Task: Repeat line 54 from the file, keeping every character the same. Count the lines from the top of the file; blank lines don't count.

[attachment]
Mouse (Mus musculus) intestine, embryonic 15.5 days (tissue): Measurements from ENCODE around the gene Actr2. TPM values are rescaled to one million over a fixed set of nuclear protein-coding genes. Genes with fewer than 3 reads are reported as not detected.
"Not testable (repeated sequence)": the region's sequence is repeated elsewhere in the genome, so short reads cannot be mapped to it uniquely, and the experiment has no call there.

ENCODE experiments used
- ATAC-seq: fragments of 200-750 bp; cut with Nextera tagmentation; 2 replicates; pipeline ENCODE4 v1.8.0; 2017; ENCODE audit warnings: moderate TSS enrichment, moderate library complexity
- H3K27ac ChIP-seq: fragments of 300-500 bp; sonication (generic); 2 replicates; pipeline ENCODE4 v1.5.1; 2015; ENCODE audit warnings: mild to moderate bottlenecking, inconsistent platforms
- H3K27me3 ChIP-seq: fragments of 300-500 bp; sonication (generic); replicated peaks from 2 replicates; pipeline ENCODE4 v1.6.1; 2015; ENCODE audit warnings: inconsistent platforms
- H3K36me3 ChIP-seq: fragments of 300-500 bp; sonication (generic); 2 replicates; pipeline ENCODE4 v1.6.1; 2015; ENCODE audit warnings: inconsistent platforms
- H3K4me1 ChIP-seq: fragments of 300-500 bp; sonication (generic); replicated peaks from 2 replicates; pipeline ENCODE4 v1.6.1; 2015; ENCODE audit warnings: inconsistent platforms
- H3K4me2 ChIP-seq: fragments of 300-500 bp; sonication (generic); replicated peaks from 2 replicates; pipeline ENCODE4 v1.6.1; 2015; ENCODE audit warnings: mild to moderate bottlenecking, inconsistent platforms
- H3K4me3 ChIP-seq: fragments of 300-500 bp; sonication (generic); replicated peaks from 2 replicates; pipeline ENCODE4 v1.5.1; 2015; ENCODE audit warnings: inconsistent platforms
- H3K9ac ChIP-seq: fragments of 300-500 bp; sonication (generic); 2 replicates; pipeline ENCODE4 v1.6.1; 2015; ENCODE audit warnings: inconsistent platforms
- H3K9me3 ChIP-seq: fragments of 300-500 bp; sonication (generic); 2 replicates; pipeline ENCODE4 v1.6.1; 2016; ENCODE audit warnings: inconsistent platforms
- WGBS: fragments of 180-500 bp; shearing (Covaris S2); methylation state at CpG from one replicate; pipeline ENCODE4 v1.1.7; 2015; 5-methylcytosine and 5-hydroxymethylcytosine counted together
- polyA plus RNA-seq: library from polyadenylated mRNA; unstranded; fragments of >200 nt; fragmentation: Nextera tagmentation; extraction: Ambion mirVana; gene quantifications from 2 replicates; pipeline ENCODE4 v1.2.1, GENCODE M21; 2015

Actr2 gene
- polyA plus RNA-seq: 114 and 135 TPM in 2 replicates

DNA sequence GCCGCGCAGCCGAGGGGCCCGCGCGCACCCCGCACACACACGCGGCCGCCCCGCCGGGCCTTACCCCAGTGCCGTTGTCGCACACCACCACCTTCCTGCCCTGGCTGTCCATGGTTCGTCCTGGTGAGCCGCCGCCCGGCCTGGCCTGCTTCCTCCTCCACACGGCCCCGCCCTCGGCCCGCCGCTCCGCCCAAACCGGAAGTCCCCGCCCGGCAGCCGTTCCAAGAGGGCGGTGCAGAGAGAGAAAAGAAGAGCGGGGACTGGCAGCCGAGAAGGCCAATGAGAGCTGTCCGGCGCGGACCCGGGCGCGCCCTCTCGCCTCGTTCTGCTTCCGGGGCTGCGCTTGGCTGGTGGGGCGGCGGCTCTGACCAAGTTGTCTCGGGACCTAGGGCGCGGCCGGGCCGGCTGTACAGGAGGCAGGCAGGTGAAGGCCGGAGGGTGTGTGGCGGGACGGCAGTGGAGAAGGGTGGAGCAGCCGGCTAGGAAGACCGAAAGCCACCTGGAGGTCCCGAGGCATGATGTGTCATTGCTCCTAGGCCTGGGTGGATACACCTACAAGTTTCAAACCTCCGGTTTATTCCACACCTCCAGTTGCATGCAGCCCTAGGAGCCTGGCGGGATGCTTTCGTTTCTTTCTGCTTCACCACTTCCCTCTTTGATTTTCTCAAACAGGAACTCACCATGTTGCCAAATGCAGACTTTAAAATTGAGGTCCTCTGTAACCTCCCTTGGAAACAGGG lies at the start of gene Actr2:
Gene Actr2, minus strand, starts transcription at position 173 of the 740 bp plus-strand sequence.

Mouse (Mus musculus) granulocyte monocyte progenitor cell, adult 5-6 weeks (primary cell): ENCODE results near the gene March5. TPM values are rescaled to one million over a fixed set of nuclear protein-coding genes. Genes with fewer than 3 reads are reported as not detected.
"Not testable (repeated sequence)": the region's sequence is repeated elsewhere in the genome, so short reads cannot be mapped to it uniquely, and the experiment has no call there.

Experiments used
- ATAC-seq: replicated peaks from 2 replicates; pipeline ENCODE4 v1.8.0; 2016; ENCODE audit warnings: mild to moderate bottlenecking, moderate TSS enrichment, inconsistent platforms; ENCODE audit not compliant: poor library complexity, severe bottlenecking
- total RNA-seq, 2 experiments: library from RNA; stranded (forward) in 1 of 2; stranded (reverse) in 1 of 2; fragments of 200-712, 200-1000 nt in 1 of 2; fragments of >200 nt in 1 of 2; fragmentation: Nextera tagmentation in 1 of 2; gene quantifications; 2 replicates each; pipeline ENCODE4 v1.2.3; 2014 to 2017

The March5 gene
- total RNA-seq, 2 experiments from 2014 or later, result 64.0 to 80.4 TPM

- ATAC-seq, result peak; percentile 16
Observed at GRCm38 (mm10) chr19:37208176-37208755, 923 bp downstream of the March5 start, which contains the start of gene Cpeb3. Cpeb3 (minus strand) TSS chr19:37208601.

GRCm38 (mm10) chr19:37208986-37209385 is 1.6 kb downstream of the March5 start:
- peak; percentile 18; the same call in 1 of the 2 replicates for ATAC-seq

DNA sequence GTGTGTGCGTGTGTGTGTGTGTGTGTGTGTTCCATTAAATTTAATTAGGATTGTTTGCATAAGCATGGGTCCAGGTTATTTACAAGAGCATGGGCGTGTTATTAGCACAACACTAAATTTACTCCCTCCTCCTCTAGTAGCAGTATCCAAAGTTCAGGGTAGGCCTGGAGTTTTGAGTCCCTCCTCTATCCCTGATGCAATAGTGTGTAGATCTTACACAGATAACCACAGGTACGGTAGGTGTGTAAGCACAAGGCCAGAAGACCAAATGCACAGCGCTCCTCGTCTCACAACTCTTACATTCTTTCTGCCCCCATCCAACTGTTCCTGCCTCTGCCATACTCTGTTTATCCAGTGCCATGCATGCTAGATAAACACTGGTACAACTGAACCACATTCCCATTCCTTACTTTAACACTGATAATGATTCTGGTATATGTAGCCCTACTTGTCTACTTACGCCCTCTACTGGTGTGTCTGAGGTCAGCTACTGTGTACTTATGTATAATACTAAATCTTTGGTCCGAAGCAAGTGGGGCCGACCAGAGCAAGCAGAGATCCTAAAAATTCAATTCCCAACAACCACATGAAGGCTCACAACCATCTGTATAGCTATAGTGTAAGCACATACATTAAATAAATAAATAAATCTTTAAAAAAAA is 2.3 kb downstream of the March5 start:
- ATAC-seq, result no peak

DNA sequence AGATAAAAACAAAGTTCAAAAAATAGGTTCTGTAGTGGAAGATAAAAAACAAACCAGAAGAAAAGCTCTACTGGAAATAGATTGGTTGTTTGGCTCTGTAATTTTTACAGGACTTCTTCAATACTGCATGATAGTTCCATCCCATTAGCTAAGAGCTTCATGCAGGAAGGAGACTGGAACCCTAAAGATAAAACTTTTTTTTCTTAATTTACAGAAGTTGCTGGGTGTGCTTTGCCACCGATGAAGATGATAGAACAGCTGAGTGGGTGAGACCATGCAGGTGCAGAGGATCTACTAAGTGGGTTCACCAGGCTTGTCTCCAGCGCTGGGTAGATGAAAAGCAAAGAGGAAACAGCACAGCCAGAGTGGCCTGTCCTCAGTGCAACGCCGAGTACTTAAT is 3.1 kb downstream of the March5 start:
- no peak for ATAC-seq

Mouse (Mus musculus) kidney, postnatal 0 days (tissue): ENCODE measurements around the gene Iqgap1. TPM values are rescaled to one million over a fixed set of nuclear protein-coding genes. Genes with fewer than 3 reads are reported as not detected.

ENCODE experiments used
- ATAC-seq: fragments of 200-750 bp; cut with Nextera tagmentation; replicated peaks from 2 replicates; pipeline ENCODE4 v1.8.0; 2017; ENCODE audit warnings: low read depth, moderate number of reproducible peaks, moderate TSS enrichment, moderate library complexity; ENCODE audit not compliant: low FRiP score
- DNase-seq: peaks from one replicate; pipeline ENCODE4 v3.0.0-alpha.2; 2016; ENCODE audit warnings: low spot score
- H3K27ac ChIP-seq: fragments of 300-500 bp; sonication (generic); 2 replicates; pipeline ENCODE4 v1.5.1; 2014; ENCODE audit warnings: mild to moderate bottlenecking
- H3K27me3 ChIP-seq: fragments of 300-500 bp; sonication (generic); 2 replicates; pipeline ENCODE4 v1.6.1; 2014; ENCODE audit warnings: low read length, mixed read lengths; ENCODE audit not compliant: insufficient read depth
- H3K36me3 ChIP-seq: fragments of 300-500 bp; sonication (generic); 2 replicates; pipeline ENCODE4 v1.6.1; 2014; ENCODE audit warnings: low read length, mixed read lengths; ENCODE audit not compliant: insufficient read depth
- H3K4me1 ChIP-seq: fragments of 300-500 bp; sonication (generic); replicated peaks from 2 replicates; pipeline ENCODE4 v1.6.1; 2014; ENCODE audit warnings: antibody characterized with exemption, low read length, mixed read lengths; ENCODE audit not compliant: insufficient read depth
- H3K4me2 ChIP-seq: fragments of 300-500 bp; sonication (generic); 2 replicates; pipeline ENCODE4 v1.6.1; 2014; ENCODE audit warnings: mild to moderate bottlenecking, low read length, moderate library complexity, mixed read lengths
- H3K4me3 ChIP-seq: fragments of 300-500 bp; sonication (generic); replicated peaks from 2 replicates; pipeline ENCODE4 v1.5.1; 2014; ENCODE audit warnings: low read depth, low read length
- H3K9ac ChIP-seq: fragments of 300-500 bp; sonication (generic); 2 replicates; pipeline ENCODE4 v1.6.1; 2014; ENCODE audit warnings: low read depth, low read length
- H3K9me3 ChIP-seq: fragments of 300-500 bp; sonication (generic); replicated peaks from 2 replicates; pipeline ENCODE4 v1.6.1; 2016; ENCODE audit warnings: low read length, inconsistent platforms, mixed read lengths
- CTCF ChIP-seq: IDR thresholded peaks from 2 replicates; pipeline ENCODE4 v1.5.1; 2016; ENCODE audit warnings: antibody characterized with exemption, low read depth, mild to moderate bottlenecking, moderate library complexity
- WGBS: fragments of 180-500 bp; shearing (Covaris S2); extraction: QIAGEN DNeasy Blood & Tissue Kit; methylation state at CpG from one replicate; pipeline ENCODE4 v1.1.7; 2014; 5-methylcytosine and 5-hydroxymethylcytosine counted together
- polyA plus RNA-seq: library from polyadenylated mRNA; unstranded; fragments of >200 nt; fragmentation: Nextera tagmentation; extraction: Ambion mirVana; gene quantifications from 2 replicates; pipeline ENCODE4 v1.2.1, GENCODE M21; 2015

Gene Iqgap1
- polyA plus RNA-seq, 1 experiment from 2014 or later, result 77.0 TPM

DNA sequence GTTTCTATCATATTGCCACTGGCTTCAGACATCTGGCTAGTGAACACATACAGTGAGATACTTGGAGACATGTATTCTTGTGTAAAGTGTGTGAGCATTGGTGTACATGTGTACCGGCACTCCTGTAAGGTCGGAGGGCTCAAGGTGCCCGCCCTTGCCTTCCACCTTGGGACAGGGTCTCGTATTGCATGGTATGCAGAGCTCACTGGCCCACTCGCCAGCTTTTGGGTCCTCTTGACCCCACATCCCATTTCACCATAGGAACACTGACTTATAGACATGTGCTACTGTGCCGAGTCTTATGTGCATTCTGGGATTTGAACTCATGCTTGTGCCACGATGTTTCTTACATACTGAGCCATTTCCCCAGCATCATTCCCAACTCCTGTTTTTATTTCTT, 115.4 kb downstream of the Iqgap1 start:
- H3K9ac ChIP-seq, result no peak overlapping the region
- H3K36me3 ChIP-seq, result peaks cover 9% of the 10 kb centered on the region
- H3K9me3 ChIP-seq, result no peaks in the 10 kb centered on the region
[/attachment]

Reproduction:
- H3K9me3 ChIP-seq, result no peaks in the 10 kb centered on the region